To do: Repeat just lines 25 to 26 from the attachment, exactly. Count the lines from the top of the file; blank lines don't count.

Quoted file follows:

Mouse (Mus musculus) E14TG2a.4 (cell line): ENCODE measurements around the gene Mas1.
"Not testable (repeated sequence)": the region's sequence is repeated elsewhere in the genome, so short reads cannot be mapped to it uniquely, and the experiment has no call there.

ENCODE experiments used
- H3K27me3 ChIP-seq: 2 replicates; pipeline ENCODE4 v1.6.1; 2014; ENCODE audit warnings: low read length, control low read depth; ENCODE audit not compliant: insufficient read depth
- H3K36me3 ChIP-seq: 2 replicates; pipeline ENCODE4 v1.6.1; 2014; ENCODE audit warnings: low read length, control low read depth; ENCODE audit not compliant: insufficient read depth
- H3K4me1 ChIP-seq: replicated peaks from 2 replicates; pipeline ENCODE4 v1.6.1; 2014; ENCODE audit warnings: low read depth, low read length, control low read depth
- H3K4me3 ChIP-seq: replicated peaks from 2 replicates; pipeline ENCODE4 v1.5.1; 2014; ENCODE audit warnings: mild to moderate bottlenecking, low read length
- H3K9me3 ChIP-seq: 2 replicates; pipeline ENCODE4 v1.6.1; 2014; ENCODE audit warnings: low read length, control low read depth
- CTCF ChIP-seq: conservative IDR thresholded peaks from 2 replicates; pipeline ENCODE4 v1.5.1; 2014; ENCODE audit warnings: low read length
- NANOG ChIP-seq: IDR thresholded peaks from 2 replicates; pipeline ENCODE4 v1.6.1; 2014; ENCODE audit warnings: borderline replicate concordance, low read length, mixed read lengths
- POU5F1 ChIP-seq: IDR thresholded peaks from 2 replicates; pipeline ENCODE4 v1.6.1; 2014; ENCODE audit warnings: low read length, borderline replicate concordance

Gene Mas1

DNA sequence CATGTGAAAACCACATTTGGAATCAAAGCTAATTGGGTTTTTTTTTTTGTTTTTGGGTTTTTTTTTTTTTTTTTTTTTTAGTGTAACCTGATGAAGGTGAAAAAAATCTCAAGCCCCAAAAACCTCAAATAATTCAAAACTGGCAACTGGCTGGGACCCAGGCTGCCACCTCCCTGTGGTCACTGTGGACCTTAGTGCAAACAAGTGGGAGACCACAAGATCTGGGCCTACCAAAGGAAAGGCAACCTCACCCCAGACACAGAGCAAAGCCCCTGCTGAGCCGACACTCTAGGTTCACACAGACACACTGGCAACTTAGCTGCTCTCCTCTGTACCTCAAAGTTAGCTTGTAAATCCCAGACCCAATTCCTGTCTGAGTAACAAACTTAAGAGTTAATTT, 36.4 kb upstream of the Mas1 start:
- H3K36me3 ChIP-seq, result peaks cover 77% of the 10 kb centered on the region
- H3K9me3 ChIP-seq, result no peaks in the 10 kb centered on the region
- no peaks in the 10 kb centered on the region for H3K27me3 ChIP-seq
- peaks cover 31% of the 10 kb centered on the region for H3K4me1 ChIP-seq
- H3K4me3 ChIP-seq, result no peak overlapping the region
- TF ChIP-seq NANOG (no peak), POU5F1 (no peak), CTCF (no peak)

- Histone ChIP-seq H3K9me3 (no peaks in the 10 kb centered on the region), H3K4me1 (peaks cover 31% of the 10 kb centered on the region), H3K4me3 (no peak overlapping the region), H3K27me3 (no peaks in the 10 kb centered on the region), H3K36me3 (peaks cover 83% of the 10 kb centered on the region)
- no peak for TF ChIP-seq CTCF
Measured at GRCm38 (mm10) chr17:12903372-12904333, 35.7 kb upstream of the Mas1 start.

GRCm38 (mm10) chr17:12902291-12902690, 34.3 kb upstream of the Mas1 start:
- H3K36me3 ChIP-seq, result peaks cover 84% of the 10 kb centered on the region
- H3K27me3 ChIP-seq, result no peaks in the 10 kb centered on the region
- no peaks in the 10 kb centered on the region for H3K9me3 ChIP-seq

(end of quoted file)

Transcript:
- H3K27me3 ChIP-seq, result no peaks in the 10 kb centered on the region
- no peaks in the 10 kb centered on the region for H3K9me3 ChIP-seq